No! The owners of Hobby Lobby did not litigate this in order to impose their religious beliefs on anyone else. There is no evidence that they did so, and no one has argued in any court case that that was their intent.

The owners of Hobby Lobby litigated the case because, they argued successfully, they were being forced to pay for abortion, which violated their constitutional right to practice their religion as they see fit. It is germane to the case that they ONLY wanted an exception for the two or three forms of birth control that act as abortifacents; they had no issue with the other 12–13 types, and continue to pay for them today.

Further, although this fact is not germane to the court case, you should not misrepresent HL’s workers as “poor women.” HL starts all its workers at more than double the minimum wage. No woman in any store was making less than $15 an hour at the time, which must be a good living wage because the liberals keep telling us that it is.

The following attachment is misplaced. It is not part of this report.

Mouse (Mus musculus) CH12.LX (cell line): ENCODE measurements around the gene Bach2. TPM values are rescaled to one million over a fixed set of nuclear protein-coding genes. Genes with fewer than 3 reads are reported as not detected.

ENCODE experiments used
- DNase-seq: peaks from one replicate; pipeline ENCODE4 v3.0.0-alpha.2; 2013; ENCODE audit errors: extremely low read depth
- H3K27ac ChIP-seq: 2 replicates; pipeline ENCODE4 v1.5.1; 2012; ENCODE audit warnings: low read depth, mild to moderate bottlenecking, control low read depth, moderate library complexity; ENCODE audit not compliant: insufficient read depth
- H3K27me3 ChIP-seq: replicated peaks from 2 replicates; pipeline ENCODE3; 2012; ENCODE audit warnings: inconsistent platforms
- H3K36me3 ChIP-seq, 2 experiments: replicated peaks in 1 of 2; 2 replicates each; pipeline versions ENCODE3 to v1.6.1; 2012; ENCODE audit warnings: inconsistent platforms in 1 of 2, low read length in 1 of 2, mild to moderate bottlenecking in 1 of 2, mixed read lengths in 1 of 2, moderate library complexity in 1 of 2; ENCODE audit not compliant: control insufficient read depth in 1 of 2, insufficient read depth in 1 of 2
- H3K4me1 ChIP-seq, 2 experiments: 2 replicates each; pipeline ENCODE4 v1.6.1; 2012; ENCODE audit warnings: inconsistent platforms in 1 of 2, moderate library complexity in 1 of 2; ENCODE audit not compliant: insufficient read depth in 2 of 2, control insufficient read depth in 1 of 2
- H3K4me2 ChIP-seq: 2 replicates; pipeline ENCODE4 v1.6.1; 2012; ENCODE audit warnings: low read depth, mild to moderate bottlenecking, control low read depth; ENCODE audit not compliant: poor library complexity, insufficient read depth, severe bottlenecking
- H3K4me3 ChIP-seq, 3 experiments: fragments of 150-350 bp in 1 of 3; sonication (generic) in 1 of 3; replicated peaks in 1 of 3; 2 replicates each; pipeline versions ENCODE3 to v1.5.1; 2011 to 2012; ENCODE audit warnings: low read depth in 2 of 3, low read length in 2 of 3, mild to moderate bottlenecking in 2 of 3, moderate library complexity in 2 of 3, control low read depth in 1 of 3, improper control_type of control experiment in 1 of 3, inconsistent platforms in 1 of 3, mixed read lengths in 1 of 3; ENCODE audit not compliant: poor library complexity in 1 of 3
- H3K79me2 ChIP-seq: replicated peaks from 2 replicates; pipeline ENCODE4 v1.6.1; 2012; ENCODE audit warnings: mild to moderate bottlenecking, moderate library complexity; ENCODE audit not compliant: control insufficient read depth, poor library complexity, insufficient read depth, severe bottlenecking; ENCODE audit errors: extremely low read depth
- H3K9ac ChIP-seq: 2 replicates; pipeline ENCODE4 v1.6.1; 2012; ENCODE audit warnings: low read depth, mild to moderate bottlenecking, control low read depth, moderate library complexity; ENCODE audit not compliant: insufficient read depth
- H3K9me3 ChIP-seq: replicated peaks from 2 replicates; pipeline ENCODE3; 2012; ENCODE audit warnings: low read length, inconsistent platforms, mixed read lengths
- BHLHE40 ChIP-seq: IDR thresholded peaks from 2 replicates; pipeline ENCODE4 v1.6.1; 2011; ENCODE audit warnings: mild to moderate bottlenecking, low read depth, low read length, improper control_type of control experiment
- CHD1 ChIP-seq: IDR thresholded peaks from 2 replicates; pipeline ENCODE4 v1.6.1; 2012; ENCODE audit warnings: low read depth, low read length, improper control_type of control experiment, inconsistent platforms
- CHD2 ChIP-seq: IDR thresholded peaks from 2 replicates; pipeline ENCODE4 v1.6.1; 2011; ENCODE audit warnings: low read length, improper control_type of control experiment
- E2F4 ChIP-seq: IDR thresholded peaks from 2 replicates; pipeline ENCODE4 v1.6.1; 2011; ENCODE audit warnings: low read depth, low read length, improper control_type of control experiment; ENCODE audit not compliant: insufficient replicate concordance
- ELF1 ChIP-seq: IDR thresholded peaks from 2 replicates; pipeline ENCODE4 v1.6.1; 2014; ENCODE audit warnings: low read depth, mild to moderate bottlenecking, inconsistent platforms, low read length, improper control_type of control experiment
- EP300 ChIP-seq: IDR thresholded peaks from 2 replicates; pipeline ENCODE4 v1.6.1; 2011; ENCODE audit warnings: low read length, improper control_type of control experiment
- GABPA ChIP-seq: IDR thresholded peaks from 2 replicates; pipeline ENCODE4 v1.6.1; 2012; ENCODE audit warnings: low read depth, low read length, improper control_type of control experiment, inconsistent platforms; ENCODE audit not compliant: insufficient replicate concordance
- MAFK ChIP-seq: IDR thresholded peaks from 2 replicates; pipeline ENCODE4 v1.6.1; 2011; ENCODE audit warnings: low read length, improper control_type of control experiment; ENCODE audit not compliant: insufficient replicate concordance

And then, the final point that was germane to the case? The action is passive. The HL owners were not ordering their employees to embrace or even care about their religion; THAT would have been “imposing.” What they did was simply say “I do not wish to pay for X Y and Z birth control methods due to my religion.” There’s nothing “imposing” about that.

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Data Driven Econophile. Muslim, USA born. Been “woke” 2x: 1st, when I realized the world isn’t fair; 2nd, when I realized the “woke” people are full of shit.

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